Obama Library Finalist Meets With South Side Community Leaders

Architect David Adjaye, a finalist for the Obama Presidential Center, stands before Archibald Motley's "Progressive America" at the DuSable Museum on Tuesday.Architect David Adjaye, a finalist for the Obama Presidential Center, stands before Archibald Motley's "Progressive America" at the DuSable Museum on Tuesday.

“Buildings can transform. They can change places. They can change the perception of places.”

That was architect David Adjaye’s message to a group of about 20 community leaders he met with Tuesday. One of seven finalists to design the Obama Presidential Center, Adjaye met with a distinguished group that included historian and activist Dr. Timuel Black, Ald. Leslie Hairston (5th Ward) and Susan Sher, University of Chicago liaison to the Obama Foundation and former chief of staff to First Lady Michelle Obama.

The DuSable Museum of African American History hosted the meeting, which museum president Perri Irmer helped to organize. “We want you to meet David, but more importantly David wants to meet you,” Irmer told the group before introducing Adjaye. “He’s the only one of the finalists who has reached out to our community personally.”

Adjaye made brief opening remarks before taking a seat at the table and soliciting feedback for about an hour and a half.Adjaye made brief opening remarks before taking a seat at the table and soliciting feedback for about an hour and a half.

Irmer commended Adjaye for getting to know community members. “Part of his whole process … is really understanding the context for a project, really understanding the community connections for a project, really understanding what is important for a project to live amongst the people and be accepted and enjoyed and loved by the communities that surround it,” she told the group.

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“This is the kind of engagement, small or large, that I’m very interested in,” Adjaye said after the meeting. “For me, at the beginning of a project, the best is to have an opportunity to just listen.” And listen he did, as educators, activists, and business people discussed everything from youth outreach to civil rights activism to community benefits agreements, outlining past triumphs of Washington and Jackson Parks (the proposed sites for the center) and their hopes for Chicago’s future.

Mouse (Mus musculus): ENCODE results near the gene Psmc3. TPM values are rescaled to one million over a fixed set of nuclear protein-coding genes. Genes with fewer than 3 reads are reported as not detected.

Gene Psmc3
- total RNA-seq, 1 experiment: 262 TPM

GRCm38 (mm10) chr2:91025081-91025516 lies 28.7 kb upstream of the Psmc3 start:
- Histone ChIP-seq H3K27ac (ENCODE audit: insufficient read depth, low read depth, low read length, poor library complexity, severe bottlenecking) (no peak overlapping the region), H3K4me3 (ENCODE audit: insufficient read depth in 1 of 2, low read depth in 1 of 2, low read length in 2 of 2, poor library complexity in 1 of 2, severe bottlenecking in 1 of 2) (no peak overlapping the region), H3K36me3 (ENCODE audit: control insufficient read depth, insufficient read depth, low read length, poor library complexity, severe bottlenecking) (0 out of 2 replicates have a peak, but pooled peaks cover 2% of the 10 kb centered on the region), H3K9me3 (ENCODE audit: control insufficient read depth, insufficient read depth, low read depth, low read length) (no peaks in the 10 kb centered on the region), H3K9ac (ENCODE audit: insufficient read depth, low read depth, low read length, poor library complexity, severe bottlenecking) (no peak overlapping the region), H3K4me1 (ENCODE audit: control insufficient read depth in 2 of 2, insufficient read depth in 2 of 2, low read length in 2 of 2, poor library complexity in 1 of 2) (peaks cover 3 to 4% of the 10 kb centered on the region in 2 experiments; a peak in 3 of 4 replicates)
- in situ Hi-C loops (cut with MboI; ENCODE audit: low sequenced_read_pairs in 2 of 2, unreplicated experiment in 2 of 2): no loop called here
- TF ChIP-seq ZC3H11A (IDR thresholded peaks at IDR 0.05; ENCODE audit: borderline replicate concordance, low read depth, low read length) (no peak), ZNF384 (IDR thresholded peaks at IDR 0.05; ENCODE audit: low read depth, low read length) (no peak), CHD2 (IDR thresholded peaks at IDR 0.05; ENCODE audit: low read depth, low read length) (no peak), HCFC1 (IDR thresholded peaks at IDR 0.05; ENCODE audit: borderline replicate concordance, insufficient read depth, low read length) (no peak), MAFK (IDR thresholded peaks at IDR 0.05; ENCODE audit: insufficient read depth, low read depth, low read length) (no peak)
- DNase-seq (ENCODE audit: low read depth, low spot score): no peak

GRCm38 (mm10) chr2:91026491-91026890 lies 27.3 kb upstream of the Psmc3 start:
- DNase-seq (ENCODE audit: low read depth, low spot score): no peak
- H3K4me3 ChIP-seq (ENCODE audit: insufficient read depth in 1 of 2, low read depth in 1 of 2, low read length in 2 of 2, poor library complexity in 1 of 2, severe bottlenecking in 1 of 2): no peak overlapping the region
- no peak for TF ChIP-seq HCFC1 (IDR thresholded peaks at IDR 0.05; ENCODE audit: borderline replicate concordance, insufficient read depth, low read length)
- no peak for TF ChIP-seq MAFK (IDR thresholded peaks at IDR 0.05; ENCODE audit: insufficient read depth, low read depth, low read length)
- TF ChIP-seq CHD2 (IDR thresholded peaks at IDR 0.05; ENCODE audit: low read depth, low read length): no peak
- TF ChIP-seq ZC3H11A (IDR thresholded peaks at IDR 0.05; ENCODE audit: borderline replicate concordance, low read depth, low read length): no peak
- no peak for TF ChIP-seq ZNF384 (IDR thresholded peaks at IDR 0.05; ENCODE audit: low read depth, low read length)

“Sometimes a small story can become the germ for a very important idea,” Adjaye said. “It might not be in the briefing document, it might just be in the community.”

Adjaye takes a photo with historian Timuel Black after Tuesday's meeting.Adjaye takes a photo with historian Timuel Black after Tuesday's meeting.

Born in Tanzania, based in the United Kingdom, and active professionally around the world, Adjaye wants to get to know Chicago – not just its great works of architecture, but the people who inhabit and interact with those buildings. In addition to Tuesday’s meeting, Adjaye spoke Monday night as part of the IIT architecture school’s Dean’s Lecture Series. At IIT, he explained his vision of “architecture [as] a vehicle for disseminating knowledge, for becoming a place to focus ideas.”

That spirit of knowledge – and a grounding in the cultures of Africa – are driving forces behind the Adjaye-designed Smithsonian National Museum of African American History and Culture, set to open later this year in Washington, D.C. And in a little more than a month, Adjaye travels to Cambridge, Massachusetts, to deliver a keynote as this year’s recipient of MIT’s Eugene McDermott Award in the Arts.

Adjaye says to be an architect receiving an arts award is humbling.

“Architecture is typically always understood as a science, and a kind of pragmatic form, but it’s also about embedding stories,” Adjaye said. “Art is an incredible way to tell stories … my interest in art supports the architecture and the science and the pragmatism that I have. I can’t do one without the other.”

While Adjaye was waiting for a ride to the airport after Tuesday’s meeting, the DuSable’s Irmer whisked him off for an impromptu tour of an exhibit tracing the African American experience from the slave trade through the present day.

Adjaye tours the DuSable Museum after meeting with community leaders.Adjaye tours the DuSable Museum after meeting with community leaders.

As Adjaye walked past reproductions of segregated drinking fountains and displays of Chicago’s black political giants like Harold Washington, he ended up standing before campaign posters of the man who, along with his wife and his closest advisers, will decide from the seven finalists for the Obama Presidential Center. Whether or not he lands the gig – the winner is expected to be chosen later this year – Adjaye thinks it’s in good hands on the South Side.

“This community is highly articulate, sensitive, they understand the impact of this building, they know what they want from it,” Adjaye said. “I think that they will really help shape and make this building successful, because they’re very engaged with it, they’re not hands-off. All that contributes towards making a very powerful project.”


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